Renewal in Worship
Ray Covell was a librarian in Kelowna, British Columbia.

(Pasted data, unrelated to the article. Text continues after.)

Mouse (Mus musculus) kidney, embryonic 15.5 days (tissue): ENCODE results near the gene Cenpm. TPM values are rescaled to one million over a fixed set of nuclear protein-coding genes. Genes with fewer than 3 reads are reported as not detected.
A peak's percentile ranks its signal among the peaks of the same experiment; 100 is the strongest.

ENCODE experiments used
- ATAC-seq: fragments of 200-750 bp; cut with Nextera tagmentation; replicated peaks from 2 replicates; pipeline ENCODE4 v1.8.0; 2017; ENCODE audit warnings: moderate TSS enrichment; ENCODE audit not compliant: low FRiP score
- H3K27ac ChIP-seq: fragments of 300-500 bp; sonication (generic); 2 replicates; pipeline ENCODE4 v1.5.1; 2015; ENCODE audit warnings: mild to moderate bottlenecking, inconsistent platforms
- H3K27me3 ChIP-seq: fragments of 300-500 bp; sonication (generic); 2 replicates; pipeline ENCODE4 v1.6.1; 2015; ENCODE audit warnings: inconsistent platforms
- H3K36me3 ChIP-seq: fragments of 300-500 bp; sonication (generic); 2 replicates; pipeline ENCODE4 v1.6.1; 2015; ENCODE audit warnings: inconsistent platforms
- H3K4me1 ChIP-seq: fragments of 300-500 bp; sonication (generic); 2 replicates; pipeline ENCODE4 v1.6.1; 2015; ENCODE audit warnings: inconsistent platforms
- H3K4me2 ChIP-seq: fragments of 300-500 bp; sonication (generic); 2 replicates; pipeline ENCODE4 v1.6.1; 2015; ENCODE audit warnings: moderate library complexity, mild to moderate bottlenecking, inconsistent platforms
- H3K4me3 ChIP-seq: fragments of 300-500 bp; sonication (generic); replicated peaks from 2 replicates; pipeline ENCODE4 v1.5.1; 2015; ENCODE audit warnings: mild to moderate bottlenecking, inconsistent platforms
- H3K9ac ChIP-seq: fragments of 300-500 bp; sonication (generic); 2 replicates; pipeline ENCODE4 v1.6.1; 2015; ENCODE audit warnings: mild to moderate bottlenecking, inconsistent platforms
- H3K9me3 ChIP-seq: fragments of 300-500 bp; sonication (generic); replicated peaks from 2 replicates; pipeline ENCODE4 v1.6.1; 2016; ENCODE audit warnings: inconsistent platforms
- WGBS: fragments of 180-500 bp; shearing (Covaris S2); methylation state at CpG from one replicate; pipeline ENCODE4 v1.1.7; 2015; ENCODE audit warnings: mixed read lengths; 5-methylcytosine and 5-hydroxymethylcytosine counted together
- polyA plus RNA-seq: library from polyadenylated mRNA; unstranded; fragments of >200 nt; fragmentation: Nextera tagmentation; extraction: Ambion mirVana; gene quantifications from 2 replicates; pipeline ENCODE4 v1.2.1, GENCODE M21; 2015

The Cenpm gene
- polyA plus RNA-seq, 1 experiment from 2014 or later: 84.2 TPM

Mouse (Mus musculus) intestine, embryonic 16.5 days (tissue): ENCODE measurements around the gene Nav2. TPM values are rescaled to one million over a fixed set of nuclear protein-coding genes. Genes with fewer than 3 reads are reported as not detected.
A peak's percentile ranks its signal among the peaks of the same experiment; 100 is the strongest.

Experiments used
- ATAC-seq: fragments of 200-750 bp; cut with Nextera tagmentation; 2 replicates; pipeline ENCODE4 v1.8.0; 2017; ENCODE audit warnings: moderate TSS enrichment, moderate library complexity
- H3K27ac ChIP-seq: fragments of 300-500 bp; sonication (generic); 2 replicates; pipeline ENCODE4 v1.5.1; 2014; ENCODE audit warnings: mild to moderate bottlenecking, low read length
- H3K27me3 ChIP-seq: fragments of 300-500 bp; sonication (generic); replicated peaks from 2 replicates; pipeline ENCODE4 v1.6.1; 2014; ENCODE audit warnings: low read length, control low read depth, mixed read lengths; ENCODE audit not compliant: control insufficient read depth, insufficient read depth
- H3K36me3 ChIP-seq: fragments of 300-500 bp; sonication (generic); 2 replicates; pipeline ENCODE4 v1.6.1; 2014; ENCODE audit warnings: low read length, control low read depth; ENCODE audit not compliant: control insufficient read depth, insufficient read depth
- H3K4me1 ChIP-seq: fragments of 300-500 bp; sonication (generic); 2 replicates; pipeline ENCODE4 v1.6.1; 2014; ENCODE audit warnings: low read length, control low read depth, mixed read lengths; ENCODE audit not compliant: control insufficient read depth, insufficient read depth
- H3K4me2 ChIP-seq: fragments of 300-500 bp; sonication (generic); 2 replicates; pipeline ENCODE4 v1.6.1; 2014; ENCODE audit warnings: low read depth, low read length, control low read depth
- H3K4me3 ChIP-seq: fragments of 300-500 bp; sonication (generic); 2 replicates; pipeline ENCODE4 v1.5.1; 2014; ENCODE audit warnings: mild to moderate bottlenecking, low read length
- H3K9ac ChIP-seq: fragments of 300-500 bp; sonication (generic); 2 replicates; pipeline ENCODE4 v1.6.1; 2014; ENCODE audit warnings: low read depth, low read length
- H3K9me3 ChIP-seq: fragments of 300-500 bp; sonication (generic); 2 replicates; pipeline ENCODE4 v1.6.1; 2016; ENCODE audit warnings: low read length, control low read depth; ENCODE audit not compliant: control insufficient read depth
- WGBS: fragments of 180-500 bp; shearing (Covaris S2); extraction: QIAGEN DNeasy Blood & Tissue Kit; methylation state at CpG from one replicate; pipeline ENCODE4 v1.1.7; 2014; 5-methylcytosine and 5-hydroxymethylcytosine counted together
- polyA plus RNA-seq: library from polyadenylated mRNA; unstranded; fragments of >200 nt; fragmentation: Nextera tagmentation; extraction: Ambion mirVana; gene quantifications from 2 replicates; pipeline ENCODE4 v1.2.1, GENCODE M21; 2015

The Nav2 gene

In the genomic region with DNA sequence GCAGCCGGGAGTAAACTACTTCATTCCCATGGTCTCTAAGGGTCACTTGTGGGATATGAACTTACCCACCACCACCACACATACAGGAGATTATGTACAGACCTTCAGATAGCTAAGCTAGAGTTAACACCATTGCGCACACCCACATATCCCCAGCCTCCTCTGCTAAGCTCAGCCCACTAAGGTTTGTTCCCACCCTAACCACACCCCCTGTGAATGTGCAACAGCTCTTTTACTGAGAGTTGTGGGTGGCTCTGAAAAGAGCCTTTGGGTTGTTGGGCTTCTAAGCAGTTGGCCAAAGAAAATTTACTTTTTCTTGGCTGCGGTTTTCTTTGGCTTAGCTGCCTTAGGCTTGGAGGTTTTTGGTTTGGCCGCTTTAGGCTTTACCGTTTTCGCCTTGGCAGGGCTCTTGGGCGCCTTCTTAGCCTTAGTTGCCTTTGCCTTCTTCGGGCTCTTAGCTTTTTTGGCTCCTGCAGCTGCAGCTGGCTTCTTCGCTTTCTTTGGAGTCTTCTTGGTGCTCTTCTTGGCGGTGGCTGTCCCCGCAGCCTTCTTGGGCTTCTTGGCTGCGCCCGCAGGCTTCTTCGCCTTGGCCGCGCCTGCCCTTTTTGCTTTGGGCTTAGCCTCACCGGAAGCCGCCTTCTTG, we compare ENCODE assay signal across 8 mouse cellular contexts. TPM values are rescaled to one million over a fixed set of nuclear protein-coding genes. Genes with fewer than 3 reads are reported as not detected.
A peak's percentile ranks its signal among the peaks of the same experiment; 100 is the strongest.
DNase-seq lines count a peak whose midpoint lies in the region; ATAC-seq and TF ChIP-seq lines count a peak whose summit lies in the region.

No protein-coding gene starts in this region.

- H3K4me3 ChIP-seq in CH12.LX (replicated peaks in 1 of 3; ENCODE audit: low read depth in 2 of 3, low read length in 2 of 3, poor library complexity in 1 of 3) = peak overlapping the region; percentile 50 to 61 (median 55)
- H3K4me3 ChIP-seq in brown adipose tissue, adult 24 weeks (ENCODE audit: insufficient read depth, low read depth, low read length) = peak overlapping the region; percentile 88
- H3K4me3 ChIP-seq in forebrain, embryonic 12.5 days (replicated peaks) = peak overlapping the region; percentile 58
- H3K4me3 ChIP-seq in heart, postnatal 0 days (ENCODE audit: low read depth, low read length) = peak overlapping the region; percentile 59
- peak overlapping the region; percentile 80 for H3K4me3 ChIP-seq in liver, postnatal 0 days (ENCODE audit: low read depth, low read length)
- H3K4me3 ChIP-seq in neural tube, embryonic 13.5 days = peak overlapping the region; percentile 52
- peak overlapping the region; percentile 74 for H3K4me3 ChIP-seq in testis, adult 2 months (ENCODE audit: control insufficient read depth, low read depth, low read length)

Anglican Christians will want to read this new book on worship written by Michael Marshall, Director of the Anglican Institute in St. Louis. “From the crimes of Nazism to the mass suicide of the People’s Temple in Guyana in 1979, we can see the power and the persuasiveness of worship when it has gone wrong and when it has been perverted.” Bishop Marshall looks at the reasons for worship as well as its nature and characteristics in the Anglican tradition. He believes worship needs a beautiful building as well as a commitment of body, heart and mind, senses and intellect. He examines contemporary church worship and sees the conflict between structure and flexibility not as opposites, but as complementary facets. Marshall suggests that a daily routine of worship, vigil, and prayer might solve the problem of vandalism. He sees music as “the bicycle of the liturgy... The choirs and organists of our day constitute a positive hindrance to the whole of renewal in Christian worship.” Marshall sees the organ as the “dominating tyrant — literally a one-man band.” He acknowledges that robed choirs have their place, but for a small congregation, a straggling choir, dressed in ill-fitting cassocks and surplices, attempting to sing a well-known anthem on the arrival of the local bishop turns worship into a Monty Python version of a cathedral service. Marshall discusses the signs, symbols, and ceremonies of worship and the relevance of worship to life itself; he also devotes chapters to the reading of the word of God and the power of preaching.